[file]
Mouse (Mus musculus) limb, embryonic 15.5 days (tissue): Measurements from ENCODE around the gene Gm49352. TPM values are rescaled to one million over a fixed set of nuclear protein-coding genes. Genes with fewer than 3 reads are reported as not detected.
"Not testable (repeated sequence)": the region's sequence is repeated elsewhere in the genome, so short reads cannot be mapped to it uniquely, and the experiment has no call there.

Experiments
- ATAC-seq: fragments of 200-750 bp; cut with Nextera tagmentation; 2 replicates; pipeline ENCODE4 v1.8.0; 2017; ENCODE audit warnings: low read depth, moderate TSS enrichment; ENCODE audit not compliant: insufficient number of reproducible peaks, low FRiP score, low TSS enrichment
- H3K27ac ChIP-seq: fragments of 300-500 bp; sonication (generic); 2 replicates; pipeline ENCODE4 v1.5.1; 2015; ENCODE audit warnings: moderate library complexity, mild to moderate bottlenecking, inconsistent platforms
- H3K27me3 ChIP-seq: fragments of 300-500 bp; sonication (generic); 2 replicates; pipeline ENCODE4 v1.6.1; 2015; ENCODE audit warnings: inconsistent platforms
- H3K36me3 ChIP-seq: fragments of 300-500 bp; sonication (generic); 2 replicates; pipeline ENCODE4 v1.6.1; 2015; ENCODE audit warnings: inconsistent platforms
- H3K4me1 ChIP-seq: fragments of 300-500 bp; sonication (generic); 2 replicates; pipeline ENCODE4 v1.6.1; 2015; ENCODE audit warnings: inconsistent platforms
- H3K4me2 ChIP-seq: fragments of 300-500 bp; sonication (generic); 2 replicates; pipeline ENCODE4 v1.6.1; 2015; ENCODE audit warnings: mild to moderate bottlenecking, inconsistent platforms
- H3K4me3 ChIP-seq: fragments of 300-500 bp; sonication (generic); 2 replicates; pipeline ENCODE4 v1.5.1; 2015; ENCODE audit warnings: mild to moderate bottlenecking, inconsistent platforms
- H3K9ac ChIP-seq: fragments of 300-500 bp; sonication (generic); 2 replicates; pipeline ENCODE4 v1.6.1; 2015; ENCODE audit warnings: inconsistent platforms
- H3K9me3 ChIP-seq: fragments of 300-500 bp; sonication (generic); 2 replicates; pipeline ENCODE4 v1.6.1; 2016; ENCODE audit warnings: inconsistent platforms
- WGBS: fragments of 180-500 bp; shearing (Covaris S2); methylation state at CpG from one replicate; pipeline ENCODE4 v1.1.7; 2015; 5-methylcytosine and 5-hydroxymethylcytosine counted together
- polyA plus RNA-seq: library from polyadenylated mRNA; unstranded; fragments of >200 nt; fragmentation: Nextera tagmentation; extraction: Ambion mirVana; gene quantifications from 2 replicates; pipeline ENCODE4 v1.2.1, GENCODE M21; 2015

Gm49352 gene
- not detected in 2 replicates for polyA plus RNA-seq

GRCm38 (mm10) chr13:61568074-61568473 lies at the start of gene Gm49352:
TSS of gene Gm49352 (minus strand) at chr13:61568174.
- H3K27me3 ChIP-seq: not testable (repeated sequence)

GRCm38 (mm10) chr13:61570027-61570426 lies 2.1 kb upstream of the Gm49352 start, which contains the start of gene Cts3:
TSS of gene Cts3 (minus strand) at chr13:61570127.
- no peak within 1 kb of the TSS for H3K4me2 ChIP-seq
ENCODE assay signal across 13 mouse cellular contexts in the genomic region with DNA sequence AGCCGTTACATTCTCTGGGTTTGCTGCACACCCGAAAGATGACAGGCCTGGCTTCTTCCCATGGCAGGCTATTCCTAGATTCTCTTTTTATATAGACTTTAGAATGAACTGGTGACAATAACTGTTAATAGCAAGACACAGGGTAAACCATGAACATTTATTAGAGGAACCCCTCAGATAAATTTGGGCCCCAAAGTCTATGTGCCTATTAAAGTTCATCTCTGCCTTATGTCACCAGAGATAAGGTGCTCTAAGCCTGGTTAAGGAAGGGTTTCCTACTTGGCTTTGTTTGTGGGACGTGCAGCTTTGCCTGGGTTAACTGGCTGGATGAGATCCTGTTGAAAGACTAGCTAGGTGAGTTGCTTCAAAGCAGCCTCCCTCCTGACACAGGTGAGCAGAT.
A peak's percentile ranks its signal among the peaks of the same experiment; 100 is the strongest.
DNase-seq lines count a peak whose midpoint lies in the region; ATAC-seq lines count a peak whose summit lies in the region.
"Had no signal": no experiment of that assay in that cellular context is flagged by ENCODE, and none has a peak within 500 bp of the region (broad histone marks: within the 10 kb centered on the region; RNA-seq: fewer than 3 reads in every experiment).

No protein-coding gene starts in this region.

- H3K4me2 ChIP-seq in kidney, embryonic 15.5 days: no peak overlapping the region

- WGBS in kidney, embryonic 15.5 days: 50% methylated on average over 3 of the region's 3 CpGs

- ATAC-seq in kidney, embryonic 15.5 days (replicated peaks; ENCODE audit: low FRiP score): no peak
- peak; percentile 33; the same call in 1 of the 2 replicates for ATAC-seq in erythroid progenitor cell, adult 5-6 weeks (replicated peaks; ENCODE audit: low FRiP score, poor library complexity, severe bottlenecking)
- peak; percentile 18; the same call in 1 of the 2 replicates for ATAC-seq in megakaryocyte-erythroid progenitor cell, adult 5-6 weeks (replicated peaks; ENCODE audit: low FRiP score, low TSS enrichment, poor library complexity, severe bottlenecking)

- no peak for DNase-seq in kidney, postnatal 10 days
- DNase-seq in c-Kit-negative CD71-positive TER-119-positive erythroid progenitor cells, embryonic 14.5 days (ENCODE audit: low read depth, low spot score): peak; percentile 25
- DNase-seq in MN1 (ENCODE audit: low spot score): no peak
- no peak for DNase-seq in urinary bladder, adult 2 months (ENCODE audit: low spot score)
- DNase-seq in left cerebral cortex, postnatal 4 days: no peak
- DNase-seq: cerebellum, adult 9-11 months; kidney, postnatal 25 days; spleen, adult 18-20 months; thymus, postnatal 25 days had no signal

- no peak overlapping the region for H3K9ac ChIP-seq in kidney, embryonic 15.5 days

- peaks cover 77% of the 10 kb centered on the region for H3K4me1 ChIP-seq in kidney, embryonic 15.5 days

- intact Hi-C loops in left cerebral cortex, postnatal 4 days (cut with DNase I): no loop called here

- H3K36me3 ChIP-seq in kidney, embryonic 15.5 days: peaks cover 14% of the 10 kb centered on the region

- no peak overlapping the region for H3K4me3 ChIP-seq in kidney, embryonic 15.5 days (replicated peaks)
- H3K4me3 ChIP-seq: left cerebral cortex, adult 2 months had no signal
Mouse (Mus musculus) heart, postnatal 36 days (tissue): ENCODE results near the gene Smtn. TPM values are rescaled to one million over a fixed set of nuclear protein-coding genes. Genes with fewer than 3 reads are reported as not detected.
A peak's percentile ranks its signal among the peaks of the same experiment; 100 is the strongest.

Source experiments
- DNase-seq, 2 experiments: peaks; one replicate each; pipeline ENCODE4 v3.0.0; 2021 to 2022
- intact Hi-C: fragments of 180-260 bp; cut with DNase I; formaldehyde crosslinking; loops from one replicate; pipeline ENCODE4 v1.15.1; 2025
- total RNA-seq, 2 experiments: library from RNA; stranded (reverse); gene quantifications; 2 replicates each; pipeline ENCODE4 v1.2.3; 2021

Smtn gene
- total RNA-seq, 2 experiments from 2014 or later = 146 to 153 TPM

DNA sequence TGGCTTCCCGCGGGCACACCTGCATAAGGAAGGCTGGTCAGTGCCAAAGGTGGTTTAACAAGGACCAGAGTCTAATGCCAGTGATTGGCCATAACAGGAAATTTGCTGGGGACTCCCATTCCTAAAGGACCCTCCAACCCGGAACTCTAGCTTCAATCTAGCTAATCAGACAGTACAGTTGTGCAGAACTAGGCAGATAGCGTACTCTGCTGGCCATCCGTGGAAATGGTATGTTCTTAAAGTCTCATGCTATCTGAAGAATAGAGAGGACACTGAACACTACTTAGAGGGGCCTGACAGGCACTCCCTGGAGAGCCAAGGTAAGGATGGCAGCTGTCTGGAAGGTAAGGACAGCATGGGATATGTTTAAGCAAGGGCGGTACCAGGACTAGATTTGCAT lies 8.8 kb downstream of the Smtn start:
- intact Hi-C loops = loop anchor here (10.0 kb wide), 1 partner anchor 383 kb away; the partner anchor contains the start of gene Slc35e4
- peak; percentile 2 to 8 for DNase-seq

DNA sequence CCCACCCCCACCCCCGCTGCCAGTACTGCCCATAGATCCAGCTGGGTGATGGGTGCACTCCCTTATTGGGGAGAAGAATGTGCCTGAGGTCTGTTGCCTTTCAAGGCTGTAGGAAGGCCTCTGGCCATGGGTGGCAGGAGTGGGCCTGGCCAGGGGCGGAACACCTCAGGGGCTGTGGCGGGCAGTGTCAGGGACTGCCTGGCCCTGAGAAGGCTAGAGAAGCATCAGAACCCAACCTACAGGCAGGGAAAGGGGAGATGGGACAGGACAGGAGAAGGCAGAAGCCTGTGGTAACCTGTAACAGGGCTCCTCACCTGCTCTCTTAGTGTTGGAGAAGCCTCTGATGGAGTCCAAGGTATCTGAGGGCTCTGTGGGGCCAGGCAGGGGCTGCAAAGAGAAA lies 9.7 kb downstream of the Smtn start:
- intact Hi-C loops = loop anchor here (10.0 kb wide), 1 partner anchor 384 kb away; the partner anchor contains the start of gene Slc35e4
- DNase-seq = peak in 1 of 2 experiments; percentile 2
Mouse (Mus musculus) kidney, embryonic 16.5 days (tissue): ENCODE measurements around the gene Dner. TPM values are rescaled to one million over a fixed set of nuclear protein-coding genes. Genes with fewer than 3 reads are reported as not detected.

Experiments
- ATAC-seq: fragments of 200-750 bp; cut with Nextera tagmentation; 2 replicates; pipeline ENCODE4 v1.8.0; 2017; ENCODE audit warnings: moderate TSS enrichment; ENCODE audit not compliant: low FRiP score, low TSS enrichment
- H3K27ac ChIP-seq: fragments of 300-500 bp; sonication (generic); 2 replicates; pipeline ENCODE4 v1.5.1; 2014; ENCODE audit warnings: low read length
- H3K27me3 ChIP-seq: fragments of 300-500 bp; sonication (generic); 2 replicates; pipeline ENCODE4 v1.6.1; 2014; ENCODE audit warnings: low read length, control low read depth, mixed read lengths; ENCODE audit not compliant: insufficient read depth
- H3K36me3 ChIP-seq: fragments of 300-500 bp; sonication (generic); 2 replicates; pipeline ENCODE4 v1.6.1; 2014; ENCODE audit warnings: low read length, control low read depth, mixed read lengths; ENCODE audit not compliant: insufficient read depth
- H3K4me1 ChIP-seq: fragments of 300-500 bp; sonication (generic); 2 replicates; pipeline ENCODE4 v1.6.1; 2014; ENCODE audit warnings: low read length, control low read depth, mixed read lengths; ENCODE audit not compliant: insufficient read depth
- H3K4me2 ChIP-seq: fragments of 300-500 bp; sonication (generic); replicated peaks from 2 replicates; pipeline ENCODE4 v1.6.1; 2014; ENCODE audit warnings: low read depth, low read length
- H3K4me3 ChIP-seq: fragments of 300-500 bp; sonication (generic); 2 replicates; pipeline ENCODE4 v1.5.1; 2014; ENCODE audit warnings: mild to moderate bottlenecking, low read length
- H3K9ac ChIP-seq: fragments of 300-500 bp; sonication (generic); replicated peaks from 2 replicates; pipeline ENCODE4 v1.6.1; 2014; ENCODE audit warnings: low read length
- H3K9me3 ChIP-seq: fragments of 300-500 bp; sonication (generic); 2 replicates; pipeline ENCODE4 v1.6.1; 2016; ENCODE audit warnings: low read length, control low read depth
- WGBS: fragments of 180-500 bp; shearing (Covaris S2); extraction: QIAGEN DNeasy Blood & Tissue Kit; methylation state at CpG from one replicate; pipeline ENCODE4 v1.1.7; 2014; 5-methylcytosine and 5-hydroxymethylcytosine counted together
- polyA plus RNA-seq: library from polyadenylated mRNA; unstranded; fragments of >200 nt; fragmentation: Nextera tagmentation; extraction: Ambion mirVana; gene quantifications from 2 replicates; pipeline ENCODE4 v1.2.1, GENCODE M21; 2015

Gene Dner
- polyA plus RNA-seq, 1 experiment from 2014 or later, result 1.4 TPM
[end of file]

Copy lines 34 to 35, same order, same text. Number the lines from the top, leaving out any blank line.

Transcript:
- DNase-seq in c-Kit-negative CD71-positive TER-119-positive erythroid progenitor cells, embryonic 14.5 days (ENCODE audit: low read depth, low spot score): peak; percentile 25
- DNase-seq in MN1 (ENCODE audit: low spot score): no peak